Celebrate the Emerald Isles at the 2022 Irish Film Festival Ottawa

ABOVE: The online portion of the festival includes the hilarious comedy Bicycle Thieves: Pumped Up, which takes you on a tour of Dublin.

Since 2014 Ottawa has been home to the annual Irish Film Festival Ottawa, a celebration of Irish film and culture in the nation’s capital.

Last year, in partnership with the Irish Film Institute, the festival was virtual. This year, the Irish Film Festival Ottawa will be hosting online and in-person screenings, with the live events taking place at the Arts Court Theatre.

The five films included in this weekend’s in-person lineup range from comedy to drama and documentary. The dark comedy movie Deadly Cuts is about a working-class Dublin hair salon's fight against gentrification. The documentary film Lost Children of the Carricks is about a group Irish-Quebecois who return to Ireland 168 years after their ancestors left to escape the potato famine. The subject of the documentary is fascinating, given that there are nearly 450,000 Quebecers of Irish descent. Rounding up the live films are Death of a Ladies' Man, a drama/comedy inspired by the music of Leonard Cohen, the documentary Steps of Freedom  about the history of Irish dance, and the horror movie You’re Not My Mother.

Seven films are available for online viewing during the festival, including Steps of Freedom and Death of a Ladies' Man. Online screenings are $5 per film and can be accessed through the Irish Films International platform.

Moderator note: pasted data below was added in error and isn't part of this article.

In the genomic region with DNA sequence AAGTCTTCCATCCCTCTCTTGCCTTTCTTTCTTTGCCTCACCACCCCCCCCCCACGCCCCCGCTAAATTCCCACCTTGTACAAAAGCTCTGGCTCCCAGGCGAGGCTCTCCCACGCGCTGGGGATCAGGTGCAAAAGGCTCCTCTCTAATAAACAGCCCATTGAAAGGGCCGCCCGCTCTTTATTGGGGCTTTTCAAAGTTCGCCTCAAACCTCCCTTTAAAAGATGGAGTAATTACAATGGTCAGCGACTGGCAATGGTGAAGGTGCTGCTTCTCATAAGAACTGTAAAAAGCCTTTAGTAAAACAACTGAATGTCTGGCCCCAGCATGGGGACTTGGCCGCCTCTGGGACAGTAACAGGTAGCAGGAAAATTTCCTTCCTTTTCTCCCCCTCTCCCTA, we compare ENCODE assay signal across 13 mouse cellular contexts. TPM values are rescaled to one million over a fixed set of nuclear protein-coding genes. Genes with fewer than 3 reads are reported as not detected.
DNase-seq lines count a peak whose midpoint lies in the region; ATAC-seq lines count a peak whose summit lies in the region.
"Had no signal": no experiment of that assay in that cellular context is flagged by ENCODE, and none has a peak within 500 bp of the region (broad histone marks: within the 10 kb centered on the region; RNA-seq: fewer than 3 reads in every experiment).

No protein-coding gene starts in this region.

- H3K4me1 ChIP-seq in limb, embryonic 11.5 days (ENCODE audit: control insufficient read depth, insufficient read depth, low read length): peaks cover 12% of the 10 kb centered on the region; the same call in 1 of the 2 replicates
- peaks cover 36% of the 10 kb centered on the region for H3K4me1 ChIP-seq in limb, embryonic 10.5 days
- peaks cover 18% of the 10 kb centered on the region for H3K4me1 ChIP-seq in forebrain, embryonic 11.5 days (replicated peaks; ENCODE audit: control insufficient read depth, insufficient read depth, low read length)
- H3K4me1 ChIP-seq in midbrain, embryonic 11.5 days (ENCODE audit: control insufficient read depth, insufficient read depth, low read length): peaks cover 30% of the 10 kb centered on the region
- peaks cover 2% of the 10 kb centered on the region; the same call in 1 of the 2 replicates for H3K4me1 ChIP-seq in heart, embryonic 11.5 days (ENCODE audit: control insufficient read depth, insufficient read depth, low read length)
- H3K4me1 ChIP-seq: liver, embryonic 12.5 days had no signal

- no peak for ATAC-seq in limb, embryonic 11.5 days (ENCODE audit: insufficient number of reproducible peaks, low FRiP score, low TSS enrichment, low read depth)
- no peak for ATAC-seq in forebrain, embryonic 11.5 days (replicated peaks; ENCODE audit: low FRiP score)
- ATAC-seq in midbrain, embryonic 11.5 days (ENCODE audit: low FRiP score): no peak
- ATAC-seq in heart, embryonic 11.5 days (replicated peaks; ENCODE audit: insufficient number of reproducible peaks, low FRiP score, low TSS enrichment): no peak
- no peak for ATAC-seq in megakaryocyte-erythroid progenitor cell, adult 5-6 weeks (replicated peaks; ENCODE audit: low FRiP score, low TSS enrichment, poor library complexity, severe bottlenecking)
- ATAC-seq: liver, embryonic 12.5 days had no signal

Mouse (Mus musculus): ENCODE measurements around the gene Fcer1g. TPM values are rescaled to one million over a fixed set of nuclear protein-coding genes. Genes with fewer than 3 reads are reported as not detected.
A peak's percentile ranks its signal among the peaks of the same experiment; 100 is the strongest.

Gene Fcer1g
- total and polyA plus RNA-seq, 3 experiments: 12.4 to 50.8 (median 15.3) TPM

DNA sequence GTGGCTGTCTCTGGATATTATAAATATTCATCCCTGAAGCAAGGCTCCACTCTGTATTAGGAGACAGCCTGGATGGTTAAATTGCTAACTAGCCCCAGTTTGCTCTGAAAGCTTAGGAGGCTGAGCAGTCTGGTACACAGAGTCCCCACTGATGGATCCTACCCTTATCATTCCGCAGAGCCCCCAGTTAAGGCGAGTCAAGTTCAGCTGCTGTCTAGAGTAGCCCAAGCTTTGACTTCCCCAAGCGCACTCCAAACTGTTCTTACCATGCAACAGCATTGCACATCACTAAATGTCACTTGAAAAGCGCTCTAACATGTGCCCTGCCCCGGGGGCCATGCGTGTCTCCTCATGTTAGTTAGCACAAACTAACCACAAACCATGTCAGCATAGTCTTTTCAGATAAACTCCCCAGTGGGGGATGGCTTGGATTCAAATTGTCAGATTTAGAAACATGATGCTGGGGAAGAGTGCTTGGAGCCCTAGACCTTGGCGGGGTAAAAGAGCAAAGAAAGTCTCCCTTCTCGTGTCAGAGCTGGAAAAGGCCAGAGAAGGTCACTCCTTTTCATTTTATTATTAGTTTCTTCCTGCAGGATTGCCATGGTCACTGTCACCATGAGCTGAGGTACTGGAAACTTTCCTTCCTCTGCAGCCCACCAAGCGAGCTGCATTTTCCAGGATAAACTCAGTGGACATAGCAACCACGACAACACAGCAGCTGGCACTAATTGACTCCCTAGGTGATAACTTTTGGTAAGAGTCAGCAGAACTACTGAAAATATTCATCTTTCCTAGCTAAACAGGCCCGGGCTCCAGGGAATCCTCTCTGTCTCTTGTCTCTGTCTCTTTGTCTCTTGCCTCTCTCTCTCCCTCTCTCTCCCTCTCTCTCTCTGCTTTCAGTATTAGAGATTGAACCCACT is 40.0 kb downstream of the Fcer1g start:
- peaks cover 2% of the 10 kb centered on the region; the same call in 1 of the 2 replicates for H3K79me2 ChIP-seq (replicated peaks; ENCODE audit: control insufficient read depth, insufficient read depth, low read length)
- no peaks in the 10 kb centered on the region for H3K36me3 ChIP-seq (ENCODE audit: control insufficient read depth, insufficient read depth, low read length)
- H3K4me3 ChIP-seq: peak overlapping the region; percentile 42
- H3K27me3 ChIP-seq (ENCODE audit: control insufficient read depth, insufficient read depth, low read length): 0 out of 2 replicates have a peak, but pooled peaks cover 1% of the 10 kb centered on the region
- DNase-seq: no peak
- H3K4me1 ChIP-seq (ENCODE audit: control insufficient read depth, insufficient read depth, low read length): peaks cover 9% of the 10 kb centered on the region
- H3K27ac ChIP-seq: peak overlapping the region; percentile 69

Volunteer organizer Patrick Murray is a lover of Irish Films. When asked what makes Irish films unique and worth seeing, he said, “Ireland has a long tradition of storytellers, which has continued through their cinema. Irish filmmakers excel at telling moving interpersonal stories that enlighten and entertain us—mixing their trademark humour and social insight into their films.”

Murray considers the film festival a passion project of like-minded cinephiles who want to share the experience of Irish culture while also offering something different than a trip to a big box theatre.

In addition to the screening, the festival offers live Q&A sessions after three films: Death of a Ladies Man, You’re Not my Mother, and Lost Children of the Carricks. Murray is excited to offer this added bonus to festivalgoers. “What we really offer the casual cinema-goer that they can’t get at the cinema this weekend are filmmakers and an actress in person at the screenings to answer questions and interact with the audience.”

The festival runs from April 8-14, 2022. Regular admission is $13.75 plus a service fee, student and senior admission is $11.62 plus a service fee.

A pass for all five in-person screenings is $54.06 plus a $4 fee. The IFFO recommends that tickets be purchased from the event website, which you can access by clicking here or by visiting irishfilmfestivalottawa.ca